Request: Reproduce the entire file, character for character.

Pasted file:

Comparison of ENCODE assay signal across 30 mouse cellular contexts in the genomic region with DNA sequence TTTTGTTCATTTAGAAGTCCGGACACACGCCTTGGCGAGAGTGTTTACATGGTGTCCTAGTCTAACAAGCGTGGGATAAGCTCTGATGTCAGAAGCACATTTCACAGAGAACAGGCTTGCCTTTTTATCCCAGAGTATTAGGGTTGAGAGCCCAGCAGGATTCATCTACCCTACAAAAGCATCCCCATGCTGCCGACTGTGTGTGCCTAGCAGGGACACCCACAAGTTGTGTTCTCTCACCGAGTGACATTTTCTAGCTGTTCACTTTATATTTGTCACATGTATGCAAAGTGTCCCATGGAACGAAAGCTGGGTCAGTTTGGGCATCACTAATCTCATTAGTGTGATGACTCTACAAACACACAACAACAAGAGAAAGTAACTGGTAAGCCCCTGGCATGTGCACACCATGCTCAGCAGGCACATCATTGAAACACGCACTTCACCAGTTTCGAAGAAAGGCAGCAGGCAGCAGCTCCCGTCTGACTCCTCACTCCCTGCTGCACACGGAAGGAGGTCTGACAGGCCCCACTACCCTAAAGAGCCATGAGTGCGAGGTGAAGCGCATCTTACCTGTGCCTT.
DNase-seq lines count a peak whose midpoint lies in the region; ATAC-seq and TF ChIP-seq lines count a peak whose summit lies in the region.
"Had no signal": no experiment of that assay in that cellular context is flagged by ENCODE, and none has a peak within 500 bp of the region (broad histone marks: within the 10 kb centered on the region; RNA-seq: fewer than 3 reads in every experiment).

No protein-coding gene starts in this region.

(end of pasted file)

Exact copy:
Comparison of ENCODE assay signal across 30 mouse cellular contexts in the genomic region with DNA sequence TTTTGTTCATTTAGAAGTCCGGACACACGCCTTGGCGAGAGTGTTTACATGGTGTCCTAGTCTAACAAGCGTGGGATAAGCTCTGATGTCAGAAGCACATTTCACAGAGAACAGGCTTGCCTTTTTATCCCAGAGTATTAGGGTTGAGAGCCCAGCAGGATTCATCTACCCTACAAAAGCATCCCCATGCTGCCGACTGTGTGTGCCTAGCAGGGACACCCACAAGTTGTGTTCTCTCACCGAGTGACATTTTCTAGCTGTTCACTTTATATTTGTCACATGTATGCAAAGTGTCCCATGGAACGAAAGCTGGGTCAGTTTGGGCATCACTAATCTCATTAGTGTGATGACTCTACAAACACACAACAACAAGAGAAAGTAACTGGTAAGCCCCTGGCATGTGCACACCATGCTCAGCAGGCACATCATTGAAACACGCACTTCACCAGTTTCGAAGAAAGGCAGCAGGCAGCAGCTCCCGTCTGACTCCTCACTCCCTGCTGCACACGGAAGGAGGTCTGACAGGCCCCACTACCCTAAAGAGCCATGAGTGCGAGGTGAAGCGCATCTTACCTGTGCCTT.
DNase-seq lines count a peak whose midpoint lies in the region; ATAC-seq and TF ChIP-seq lines count a peak whose summit lies in the region.
"Had no signal": no experiment of that assay in that cellular context is flagged by ENCODE, and none has a peak within 500 bp of the region (broad histone marks: within the 10 kb centered on the region; RNA-seq: fewer than 3 reads in every experiment).

No protein-coding gene starts in this region.